Hawaii lawmakers are moving forward with a bill that would expand the state’s movie production incentives programs. And as usual the stars are out in support. Actors Cuba Gooding Jr. and Branscombe Richmond testified in support of the bill. Even former President Bill Clinton submitted written testimony in support of the measure.
So Bill Clinton is now fighting for the movie industry. Why the former president cares about film tax creditA tax credit is a provision that reduces a taxpayer’s final tax bill, dollar-for-dollar. A tax credit differs from deductions and exemptions, which reduce taxable income, rather than the taxpayer’s tax bill directly. s in Hawaii is not immediately obvious, though it seems only natural that actors and filmmakers would like any taxA tax is a mandatory payment or charge collected by local, state, and national governments from individuals or businesses to cover the costs of general government services, goods, and activities. break that benefits their industry. The problem is that film tax credits don’t deliver on their promises and are a waste of taxpayers’ money. They do not pay for themselves under any realistic set of economic assumptions. And the economic benefits are small and temporary at best. But lawmakers have been fooled into engaging in an arms race of tax incentives, and filmmakers can pit states against one another to maximize their tax break. The ultimate benefit flows largely to the film makers themselves.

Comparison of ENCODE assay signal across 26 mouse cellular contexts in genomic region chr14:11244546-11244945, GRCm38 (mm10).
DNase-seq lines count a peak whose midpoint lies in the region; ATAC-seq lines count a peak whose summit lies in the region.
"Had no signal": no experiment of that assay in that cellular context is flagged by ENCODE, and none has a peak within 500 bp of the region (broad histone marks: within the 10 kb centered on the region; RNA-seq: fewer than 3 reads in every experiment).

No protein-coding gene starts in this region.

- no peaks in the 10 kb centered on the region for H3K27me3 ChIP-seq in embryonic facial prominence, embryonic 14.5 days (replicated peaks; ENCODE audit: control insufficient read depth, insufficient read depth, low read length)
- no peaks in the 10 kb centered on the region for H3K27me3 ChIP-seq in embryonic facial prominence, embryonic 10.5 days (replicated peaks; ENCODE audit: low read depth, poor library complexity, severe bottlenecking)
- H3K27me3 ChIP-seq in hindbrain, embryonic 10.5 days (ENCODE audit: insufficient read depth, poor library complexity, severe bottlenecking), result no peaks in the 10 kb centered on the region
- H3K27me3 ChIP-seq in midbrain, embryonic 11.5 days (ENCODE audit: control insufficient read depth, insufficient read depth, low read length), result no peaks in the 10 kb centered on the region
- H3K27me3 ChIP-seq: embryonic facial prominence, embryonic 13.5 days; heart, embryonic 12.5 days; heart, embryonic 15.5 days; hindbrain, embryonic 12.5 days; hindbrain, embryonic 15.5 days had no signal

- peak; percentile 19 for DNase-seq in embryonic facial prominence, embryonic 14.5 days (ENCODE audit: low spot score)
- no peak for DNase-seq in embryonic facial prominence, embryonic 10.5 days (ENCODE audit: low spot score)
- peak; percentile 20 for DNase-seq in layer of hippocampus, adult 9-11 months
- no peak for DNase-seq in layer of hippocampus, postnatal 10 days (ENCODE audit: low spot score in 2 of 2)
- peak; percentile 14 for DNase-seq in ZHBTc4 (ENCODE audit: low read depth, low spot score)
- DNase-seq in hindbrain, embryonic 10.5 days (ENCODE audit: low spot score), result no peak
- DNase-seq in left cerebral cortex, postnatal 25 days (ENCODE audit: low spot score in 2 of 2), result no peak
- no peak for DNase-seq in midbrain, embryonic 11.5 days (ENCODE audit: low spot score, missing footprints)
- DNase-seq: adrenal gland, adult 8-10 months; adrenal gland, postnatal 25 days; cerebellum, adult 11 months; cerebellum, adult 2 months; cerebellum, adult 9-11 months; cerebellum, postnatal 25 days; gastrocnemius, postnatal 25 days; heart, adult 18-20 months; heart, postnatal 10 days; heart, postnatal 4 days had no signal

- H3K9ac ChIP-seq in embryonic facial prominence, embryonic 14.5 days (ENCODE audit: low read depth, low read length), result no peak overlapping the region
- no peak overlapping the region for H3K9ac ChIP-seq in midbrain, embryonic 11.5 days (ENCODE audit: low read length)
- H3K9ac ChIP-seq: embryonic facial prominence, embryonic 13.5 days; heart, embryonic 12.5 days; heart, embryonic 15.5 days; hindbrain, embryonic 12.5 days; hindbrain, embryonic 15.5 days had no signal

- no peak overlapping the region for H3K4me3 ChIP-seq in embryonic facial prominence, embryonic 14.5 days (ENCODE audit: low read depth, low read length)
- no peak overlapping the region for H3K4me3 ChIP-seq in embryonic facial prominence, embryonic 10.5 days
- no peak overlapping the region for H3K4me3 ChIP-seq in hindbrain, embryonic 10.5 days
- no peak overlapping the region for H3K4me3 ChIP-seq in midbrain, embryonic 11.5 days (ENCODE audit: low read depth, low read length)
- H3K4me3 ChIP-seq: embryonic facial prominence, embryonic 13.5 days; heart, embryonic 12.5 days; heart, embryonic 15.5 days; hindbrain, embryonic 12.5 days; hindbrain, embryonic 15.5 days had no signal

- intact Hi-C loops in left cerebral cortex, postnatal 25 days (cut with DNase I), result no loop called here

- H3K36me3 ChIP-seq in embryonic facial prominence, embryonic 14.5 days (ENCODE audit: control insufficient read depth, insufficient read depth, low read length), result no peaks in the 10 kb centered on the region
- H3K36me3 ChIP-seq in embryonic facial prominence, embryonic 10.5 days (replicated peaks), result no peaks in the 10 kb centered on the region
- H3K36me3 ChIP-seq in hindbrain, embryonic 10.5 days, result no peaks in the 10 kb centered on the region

The Hawaii Department of Taxation estimates the revenue loss from the bill at $46.3 million a year. Experience from other states suggests that as a result of the economic activity generated by movie productions Hawaii might recoup in tax revenue something like 10 or 20 cents for every dollar they give out in the form of tax credits. That’s a poor return. The best studies, those that impartially consider all the costs and benefits of film tax credits, conclude that they are not worth the cost.
For more information on movie production incentives, see Tax Foundation Special Report No. 173. For a good analysis of the many problems with the numerous studies that purport to show that film tax credits “pay for themselves,” see this Michigan Senate fiscal Agency report from September 2010.Share